Coagulation and ablation are two main laser-tissue interactions in LAD. Many debates have been issued how the coagulative wall in MNC’s act as a barrier to the diffusion or not. By simple heat generation, the extracellular space can be widened and the export channel can be altered. Dense coagulation is believed to be an obstacle for most of the agents in diffusion by making compact, degenerated protein wall. Longer pulse duration for CO2 lasers can make char, additional barrier for LAD.6

OTHER FACTORS

Because ablation is believed to be a main tissue reaction in making channels for LAD, other derivatives from laser-tissue interaction can influence the efficacy. Kositratna et al.13 reported Fibrin clots formed in the ablative channels by fractionated CO2 lasers, resulting in blocking the passage. This change showed time-dependent manner making more than 90% of coverage of the channels in 90 minutes after laser irradiation. This result suggests the clinical protocol requires a consideration of different laser-tissue interactions can influence the efficiency in LAD. Exudate from the tissue can make negative result by diluting and washing out the agents out of the skin. Fresh ‘Wet’ channel by micro needling or time-elapsed channels by the laser or other energy delivery devices cannot be free from this issue.

Additional devices can be used simultaneously with LAD. Iontophoresis, sonophoresis and positive pressure injection devices has been used clinically but lack of comparison studies. Erlendsson et al reported an enhancement of LAD by combining altered application of pressure and vacuum suction. Addition of this steps induced rapid filling of the agent in the columns, enabling faster and uniform uptake.14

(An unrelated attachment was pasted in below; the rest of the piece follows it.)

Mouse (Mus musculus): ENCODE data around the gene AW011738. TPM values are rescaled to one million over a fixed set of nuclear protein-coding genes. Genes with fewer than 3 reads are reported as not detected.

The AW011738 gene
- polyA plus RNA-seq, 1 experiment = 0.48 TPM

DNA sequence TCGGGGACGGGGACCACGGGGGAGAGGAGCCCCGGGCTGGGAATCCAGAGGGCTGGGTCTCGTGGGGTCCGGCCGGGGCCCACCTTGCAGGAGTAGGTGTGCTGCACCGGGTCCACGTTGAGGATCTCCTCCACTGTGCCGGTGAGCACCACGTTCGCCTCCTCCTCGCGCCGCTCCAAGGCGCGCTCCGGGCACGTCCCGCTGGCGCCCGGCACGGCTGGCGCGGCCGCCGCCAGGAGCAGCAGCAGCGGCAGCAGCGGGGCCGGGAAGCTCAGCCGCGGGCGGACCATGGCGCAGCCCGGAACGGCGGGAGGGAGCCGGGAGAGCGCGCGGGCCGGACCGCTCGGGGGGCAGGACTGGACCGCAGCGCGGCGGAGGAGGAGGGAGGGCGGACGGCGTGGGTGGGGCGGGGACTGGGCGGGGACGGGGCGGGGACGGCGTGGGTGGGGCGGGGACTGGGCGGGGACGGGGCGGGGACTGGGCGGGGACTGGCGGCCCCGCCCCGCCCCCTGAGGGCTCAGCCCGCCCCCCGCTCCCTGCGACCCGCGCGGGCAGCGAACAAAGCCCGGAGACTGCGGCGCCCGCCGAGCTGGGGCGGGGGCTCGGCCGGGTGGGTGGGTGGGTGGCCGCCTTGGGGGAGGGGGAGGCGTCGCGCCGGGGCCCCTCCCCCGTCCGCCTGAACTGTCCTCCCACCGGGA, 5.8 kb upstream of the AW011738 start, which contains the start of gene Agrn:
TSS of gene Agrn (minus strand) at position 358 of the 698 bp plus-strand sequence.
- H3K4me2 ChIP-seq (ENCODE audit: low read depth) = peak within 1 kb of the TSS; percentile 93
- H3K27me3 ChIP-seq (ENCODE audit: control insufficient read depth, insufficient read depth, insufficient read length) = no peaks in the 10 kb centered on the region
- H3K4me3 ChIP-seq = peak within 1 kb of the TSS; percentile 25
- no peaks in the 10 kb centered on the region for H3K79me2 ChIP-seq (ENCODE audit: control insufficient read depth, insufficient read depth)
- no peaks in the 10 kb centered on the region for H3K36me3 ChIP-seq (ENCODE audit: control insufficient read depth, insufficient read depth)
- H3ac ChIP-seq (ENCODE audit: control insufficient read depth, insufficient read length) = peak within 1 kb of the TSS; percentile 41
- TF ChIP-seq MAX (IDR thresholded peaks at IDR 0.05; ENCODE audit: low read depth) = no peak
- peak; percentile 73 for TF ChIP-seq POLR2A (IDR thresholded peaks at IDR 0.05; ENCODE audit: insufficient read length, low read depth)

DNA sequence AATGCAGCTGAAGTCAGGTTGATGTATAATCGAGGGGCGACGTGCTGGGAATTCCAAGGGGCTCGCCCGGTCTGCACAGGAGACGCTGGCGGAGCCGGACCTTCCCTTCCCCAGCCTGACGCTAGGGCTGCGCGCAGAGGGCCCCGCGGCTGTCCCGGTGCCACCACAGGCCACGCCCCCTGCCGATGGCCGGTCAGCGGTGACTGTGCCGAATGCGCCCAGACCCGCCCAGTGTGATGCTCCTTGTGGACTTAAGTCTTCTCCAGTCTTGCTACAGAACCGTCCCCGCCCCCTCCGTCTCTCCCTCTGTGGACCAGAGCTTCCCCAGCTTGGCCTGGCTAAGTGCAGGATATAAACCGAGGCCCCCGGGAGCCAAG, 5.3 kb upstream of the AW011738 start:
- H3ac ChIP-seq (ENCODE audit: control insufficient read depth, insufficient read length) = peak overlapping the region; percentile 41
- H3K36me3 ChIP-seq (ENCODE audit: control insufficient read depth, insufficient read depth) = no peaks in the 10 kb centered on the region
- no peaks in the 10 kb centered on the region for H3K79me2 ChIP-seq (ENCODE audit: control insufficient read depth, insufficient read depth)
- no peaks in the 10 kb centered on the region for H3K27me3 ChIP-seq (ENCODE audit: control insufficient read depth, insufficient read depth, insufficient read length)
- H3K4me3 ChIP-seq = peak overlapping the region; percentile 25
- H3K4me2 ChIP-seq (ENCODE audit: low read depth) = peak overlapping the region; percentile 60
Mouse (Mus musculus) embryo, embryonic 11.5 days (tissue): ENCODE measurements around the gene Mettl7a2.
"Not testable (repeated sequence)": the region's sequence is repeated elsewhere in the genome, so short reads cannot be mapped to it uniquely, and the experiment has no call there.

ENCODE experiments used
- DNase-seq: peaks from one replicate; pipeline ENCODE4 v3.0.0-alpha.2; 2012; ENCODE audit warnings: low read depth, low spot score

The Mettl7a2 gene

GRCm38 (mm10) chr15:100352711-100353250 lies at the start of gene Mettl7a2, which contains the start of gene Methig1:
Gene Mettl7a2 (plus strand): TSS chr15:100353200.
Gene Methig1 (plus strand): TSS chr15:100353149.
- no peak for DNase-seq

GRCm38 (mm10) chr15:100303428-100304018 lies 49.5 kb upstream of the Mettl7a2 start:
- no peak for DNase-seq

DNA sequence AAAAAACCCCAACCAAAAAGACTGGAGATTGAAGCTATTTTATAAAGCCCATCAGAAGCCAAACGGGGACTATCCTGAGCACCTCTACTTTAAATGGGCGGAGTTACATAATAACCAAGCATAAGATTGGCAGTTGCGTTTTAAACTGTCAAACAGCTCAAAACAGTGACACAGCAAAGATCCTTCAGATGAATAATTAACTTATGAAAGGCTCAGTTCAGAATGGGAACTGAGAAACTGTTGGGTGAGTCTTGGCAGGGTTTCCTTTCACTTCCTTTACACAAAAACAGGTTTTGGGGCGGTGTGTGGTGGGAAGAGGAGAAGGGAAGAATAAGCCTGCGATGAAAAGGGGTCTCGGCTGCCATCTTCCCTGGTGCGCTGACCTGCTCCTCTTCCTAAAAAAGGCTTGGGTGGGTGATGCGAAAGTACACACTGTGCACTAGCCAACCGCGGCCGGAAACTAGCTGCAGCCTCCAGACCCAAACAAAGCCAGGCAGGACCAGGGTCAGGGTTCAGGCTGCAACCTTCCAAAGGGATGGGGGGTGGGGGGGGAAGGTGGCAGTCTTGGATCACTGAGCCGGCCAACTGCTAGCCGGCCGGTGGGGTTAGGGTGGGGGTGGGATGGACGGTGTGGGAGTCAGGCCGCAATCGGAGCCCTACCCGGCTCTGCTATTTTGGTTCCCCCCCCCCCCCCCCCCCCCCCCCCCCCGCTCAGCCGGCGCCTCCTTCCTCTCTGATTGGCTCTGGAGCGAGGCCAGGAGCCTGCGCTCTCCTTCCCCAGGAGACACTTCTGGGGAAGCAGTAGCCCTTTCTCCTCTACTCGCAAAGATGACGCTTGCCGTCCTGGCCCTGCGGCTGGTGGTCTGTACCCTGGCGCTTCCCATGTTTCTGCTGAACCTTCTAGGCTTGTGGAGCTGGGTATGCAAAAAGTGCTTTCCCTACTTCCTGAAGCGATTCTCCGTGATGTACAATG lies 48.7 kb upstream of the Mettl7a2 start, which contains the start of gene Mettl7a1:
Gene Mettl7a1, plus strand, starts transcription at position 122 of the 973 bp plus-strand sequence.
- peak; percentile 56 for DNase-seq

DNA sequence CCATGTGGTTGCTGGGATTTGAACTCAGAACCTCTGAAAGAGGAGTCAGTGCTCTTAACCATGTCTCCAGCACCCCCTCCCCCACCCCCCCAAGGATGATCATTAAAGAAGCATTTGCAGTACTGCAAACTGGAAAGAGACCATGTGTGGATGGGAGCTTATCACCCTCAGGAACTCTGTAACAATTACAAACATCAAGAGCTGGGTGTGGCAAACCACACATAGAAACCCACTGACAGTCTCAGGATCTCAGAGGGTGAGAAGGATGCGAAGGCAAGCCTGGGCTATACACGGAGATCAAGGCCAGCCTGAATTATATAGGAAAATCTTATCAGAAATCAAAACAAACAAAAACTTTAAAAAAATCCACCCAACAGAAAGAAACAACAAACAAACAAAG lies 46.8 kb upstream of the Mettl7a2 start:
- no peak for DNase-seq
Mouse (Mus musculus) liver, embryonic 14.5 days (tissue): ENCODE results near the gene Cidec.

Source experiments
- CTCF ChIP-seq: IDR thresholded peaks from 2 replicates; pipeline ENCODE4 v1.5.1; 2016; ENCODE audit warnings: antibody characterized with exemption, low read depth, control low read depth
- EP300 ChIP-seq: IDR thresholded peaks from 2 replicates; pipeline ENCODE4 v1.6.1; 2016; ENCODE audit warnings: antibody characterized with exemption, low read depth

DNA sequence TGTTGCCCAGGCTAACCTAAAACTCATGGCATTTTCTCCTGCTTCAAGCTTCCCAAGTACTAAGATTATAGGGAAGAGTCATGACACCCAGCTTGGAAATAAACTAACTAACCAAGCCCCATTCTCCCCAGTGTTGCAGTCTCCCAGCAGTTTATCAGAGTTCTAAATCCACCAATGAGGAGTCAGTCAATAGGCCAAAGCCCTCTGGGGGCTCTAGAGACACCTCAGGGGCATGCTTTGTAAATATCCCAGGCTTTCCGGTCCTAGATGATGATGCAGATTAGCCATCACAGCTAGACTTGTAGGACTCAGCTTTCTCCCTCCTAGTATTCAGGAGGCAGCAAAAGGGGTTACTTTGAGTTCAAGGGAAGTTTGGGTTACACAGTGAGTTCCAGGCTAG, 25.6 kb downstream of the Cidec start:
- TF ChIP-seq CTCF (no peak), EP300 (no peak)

AGENTS

Topical steroids

Topical steroids are commonly used agents for inflammatory skin lesion and the scars. Especially body parts with thicker skin (e.g. palm and sole) and thickened lesions by lichenification makes the drug penetration Triamcinolone acetonide is a long-acting steroid can be used as a controlled releasing agents with minimal mineralocorticoid action. Because triamcinolone is only emulsified temporally to the water, usually it is delivered by the painful intra-lesional injection.

Photodynamic therapy (PDT) agents

5-aminolevulinic acid (ALA) and methylaminolevulinic acid (MAL) are two most widely used agents. Because thickened and large actinic keratosis (AK) and basal cell carcinoma (BCC) needs enough tissue concentration, LAD has been tried from early times. Other thickened warty lesions can be treated with same manner. Other photodynamic agents like indocyanine green is still lack of previous reports.

Living cells